I don’t think I ever chose to be a middle grade writer. But I wrote VANISHED for my niece, who was eight years old at the time. I fitted the book to suit her reading level. But the funny thing I discovered while writing was that I liked writing middle grade. It’s kind of like singing in a choir and discovering your range. Just like some people are sopranos or altos, my writing voice seems to fall in the MG register. When you find your natural voice, you’ll discover it’s so much easier to tell a story.

Can you share an excerpt from the book that gives us a flavor of your character’s voice? How did you find your character’s voice?

Well, here’s a little secret. The voice of my character is really the voice of me. Or maybe an eleven-year old version of myself. I found my character’s voice by letting myself be myself on the page. Except that I also gave Neela, the main character, the kind of traits I wanted to have at that age (and still do): a little boldness, a little humility, and a sense of humor.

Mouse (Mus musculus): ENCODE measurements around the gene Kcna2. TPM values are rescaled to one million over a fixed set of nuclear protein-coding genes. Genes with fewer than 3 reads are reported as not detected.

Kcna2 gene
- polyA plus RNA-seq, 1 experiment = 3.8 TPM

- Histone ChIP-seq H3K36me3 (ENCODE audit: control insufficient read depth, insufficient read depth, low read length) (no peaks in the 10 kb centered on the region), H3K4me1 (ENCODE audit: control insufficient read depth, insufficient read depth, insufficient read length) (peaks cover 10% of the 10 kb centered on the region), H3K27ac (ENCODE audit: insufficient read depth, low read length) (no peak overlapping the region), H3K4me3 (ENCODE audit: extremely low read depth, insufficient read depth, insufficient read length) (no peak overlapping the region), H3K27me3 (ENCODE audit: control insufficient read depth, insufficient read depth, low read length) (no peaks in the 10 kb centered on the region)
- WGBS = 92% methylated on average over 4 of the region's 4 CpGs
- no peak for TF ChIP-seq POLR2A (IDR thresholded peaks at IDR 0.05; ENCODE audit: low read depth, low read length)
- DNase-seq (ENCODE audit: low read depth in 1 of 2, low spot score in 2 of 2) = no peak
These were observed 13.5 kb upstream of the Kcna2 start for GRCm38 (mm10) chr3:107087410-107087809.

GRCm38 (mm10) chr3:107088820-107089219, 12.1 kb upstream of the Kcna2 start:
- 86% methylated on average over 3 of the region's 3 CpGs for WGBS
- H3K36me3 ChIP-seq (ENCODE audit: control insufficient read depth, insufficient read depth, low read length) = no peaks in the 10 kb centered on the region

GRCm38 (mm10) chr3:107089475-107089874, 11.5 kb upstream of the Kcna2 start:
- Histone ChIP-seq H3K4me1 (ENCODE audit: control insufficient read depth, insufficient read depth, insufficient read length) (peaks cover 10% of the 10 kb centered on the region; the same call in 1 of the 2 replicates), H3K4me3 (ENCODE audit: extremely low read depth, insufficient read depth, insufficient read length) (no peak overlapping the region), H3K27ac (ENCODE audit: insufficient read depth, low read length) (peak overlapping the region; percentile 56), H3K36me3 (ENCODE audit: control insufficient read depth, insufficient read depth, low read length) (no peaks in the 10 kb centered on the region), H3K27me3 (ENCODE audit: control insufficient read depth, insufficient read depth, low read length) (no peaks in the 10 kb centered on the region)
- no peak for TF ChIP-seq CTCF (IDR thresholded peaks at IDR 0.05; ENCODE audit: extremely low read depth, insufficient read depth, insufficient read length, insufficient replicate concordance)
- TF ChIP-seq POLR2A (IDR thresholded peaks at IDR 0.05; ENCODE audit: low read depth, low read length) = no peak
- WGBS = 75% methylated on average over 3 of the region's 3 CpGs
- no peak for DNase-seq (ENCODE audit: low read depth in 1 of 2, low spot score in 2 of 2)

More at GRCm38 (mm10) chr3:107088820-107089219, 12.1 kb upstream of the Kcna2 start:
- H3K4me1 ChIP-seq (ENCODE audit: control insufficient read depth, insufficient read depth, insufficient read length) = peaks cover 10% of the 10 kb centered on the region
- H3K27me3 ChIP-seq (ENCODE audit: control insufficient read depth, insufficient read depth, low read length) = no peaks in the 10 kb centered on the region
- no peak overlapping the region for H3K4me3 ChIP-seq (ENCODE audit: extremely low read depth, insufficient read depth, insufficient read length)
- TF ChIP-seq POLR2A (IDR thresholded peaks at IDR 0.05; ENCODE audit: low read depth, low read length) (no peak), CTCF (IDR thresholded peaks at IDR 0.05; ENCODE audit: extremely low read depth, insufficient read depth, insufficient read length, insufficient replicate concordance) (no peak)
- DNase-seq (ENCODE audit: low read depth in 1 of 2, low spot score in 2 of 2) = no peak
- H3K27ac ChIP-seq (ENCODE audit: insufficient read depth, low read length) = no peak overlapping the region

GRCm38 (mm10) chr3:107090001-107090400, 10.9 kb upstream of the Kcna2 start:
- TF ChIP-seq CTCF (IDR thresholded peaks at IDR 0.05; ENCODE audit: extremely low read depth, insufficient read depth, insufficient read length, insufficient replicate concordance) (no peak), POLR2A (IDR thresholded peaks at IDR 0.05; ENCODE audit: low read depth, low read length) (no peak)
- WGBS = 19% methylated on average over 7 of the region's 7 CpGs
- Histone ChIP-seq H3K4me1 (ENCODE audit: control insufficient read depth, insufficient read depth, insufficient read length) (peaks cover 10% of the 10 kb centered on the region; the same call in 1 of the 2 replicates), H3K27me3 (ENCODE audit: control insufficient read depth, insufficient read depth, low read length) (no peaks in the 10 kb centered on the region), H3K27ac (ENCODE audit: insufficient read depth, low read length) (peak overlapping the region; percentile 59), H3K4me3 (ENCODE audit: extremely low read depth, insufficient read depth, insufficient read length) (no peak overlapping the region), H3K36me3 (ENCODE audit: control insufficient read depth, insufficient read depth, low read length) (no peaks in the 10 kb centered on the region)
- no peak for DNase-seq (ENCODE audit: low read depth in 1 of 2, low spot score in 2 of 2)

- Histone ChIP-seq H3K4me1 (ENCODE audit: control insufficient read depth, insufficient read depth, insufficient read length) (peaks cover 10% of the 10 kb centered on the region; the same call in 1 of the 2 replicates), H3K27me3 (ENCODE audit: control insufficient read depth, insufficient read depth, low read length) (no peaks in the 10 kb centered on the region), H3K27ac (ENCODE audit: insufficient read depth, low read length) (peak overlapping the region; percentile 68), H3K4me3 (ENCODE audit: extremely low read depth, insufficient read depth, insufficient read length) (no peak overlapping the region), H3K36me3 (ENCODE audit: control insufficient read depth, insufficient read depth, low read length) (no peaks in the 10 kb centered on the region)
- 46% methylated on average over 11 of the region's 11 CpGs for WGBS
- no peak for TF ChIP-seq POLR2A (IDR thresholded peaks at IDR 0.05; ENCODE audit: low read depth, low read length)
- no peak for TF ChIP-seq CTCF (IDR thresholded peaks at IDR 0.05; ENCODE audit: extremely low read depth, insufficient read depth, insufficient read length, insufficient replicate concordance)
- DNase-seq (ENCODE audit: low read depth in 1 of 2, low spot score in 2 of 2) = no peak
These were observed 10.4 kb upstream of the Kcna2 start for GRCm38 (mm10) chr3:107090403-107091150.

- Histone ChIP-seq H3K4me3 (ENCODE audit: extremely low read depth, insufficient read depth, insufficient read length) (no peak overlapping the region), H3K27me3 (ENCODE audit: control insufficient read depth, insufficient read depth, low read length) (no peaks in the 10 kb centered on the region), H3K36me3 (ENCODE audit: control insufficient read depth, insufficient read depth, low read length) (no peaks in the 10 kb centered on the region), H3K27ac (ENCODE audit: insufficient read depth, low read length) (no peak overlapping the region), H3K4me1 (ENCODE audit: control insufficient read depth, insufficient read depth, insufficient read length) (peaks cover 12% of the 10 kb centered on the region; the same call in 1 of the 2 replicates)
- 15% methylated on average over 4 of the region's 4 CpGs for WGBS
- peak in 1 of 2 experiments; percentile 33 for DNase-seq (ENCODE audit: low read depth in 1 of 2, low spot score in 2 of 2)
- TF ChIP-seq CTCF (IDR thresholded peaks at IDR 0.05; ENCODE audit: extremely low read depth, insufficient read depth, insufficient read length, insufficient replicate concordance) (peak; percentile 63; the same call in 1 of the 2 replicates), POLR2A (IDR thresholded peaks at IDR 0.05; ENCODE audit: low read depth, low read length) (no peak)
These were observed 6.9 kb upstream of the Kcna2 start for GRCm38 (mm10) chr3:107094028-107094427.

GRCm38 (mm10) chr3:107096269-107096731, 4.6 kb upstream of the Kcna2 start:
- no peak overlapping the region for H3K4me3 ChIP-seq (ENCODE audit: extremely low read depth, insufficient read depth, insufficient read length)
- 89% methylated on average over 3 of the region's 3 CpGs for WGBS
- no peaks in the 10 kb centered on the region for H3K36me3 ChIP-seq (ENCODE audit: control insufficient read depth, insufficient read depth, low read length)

This is an excerpt of Neela listening to her teacher, playing the veena, the instrument featured in the novel:

As Neela watched, she was struck by something strange and lovely in her teacher’s face  — a kind of glow, as if she were lit from within. How was it that her teacher, who normally looked like a dried-up piece of fruit, cold look suddenly almost…beautiful? Play for yourself and it will come beautifully. Her grandmother’s words returned to Neela. Was that it? Would it ever come beautifully for her?

Musician, Jayanthi Kumaresh, with her veena.

I like this passage because not only does it reveal Neela’s character, but it brings up the other mystery that’s at the heart of the novel – how does one become a real musician? It’s a question Neela needs to answer if she has to learn to face her stage fright and play in front of others.